Increasing climate policy ambitions create tensions in societies with low trust and social divisions, as shown by the Yellow Vests movement that successfully opposed a carbon tax in France. We study preferences for policies to achieve energy security and climate change mitigation goals in the context of the energy crisis caused by the Russian invasion of Ukraine. We conducted a discrete choice experiment on a representative sample of 10,000 people in Poland, a country heavily dependent on fossil fuels. Using a willingness-to-pay approach, we find a solid aversion to a carbon tax that is only moderately alleviated by redistribution policies. Income and age matter for preferences regarding climate and energy. People with low incomes (bottom quartile) value achieving climate change (15%) and energy security (10%) goals less than the general population (17% and 14% willingness to pay, respectively). Younger people (aged 18-34) are willing to sacrifice more income to mitigate climate change than people aged 55 or more (28% vs 12%) but are less willing to forego income (11% vs 16%) to reduce fuel imports from Russia. Consequently, we quantify the heterogeneity of preferences regarding redistribution measures and evaluate their efficiency. We provide an example of using discrete choice experiments to mitigate the risks of social tensions due to introducing a carbon tax.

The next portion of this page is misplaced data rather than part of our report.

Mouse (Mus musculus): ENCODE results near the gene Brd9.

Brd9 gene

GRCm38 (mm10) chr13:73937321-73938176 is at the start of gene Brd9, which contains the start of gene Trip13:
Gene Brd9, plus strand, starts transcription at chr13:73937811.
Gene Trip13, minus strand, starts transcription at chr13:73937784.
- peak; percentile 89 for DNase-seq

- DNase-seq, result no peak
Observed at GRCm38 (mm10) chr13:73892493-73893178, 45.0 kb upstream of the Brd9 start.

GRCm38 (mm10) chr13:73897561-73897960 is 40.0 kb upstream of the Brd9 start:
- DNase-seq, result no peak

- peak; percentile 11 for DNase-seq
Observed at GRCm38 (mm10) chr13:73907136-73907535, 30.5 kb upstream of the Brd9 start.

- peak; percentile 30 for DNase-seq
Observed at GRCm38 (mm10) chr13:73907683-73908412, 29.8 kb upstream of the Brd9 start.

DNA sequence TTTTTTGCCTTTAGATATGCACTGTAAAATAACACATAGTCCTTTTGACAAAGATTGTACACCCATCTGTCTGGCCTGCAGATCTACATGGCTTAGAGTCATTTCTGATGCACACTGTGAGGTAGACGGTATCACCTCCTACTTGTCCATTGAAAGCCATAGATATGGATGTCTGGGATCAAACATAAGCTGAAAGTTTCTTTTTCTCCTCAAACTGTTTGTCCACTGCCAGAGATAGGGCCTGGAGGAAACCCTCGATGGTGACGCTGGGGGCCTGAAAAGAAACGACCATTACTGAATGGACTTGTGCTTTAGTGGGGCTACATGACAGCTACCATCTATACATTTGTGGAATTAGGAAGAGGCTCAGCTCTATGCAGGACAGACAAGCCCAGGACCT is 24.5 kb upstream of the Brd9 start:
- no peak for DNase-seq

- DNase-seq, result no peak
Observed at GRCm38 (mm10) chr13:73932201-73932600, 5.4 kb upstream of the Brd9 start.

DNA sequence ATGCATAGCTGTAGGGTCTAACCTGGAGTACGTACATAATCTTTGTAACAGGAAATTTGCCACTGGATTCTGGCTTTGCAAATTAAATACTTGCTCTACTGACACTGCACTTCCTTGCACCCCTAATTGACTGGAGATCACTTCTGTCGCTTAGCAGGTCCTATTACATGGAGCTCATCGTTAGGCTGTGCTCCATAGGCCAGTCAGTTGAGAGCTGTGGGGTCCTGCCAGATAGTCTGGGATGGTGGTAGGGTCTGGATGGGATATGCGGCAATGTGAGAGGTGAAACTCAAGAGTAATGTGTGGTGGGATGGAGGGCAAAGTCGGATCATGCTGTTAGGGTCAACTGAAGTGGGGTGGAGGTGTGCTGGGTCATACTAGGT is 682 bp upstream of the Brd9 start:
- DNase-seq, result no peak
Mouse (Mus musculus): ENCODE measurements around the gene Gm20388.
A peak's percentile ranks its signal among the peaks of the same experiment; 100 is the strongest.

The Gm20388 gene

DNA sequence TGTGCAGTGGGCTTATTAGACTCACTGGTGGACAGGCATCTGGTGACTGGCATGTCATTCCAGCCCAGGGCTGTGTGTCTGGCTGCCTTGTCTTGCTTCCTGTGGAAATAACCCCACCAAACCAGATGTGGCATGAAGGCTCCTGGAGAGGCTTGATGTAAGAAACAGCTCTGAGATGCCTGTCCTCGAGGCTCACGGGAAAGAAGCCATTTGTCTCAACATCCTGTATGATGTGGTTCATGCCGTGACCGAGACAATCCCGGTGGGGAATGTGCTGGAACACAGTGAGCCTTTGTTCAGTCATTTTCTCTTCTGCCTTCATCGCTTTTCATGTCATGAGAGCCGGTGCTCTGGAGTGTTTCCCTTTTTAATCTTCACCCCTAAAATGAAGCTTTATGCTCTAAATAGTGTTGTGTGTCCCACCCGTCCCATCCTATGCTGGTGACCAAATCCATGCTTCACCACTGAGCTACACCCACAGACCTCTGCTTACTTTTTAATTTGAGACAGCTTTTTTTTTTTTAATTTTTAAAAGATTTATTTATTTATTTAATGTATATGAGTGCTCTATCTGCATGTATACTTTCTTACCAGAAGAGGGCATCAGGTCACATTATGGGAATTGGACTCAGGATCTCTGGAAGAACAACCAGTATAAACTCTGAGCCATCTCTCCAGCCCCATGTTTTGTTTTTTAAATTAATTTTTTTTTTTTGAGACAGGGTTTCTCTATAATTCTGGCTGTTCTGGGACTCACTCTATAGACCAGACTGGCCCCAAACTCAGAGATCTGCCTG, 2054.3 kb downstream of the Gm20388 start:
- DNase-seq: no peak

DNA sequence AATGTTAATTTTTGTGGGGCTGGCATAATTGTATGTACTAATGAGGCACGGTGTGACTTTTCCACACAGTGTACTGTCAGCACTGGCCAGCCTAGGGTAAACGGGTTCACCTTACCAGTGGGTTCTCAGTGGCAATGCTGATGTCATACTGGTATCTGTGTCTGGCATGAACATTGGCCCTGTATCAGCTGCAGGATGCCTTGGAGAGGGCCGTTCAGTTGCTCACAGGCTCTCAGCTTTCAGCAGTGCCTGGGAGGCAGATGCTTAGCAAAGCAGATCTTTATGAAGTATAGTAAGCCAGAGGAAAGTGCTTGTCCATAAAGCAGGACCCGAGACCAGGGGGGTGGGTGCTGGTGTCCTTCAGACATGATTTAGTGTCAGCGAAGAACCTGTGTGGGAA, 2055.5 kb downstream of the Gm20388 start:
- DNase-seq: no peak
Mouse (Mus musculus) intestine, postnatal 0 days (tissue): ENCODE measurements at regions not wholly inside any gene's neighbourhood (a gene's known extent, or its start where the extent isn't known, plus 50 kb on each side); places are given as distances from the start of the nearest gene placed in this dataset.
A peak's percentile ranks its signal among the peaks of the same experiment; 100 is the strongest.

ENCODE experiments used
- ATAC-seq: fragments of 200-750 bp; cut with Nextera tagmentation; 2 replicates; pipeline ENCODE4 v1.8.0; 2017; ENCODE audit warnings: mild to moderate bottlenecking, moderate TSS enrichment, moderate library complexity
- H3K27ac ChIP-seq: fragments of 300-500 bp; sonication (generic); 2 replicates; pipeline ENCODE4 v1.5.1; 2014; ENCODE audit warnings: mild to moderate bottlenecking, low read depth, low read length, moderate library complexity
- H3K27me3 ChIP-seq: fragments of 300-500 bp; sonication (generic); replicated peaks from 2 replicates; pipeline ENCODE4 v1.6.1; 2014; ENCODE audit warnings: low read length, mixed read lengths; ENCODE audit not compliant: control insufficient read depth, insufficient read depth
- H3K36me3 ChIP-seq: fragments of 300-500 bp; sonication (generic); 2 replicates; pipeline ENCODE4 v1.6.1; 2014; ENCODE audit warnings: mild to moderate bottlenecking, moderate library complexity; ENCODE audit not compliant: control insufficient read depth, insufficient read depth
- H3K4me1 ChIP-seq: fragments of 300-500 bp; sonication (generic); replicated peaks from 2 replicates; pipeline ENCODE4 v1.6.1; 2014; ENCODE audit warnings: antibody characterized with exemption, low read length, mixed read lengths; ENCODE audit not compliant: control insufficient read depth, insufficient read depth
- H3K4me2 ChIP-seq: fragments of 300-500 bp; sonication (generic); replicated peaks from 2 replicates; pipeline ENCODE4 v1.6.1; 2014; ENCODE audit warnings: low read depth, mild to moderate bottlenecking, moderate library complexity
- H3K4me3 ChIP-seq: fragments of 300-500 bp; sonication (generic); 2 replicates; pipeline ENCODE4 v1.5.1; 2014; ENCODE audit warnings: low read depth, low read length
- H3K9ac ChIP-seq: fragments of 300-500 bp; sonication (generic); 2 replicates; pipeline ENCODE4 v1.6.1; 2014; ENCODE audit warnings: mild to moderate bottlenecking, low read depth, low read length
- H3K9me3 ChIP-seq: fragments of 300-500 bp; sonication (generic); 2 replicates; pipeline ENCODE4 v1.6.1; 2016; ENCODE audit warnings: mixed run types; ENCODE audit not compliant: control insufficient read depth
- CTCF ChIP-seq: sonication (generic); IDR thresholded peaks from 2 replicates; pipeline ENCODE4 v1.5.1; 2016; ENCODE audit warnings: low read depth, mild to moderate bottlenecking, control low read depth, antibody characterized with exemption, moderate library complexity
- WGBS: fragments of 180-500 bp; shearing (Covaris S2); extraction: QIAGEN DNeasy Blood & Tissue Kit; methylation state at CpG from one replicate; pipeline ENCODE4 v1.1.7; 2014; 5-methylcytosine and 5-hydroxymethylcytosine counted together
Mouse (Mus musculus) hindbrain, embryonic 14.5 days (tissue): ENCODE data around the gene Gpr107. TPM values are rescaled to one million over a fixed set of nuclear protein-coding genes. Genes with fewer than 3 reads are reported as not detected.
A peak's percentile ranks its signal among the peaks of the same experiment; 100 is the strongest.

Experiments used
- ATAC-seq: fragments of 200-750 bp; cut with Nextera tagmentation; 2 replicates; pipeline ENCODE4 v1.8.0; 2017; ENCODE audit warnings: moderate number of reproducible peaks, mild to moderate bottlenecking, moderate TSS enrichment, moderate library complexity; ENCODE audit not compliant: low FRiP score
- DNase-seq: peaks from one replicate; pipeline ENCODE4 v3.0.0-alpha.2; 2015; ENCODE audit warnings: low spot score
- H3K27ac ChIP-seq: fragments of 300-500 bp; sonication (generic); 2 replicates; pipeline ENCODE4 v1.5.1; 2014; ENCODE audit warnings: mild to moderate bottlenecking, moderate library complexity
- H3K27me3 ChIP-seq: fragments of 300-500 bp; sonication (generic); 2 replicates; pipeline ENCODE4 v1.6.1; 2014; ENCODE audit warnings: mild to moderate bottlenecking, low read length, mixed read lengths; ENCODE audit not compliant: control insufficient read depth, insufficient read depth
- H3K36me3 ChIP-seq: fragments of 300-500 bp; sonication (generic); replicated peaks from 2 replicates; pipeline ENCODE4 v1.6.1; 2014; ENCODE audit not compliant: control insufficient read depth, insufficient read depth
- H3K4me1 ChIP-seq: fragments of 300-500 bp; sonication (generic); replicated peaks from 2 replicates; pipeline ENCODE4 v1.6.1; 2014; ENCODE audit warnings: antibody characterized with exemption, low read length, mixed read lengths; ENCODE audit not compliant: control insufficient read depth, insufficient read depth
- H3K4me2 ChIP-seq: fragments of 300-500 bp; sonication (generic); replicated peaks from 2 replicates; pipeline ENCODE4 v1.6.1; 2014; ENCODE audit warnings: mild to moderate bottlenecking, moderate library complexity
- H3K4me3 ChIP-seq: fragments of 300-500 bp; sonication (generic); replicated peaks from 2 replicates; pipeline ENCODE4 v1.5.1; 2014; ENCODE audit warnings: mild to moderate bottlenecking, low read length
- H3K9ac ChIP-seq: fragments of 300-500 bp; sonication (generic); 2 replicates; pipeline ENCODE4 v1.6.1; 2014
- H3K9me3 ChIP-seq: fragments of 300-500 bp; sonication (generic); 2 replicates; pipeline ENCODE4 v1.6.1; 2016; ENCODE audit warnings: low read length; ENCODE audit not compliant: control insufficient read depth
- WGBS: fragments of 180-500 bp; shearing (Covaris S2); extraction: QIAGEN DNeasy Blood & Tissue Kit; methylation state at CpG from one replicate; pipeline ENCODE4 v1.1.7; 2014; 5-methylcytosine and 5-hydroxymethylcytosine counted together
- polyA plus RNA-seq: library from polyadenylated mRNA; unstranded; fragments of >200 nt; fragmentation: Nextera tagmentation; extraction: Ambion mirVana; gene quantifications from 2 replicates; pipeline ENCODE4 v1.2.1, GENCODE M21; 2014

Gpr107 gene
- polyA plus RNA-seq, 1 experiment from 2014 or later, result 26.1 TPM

We thank Katarzyna Lipowska, Karol Madoń, Joanna Mazurkiewicz and Mateusz Smoter for their insightful comments. The European Climate Foundation financially supported this paper. The usual disclaimers apply. All errors are ours.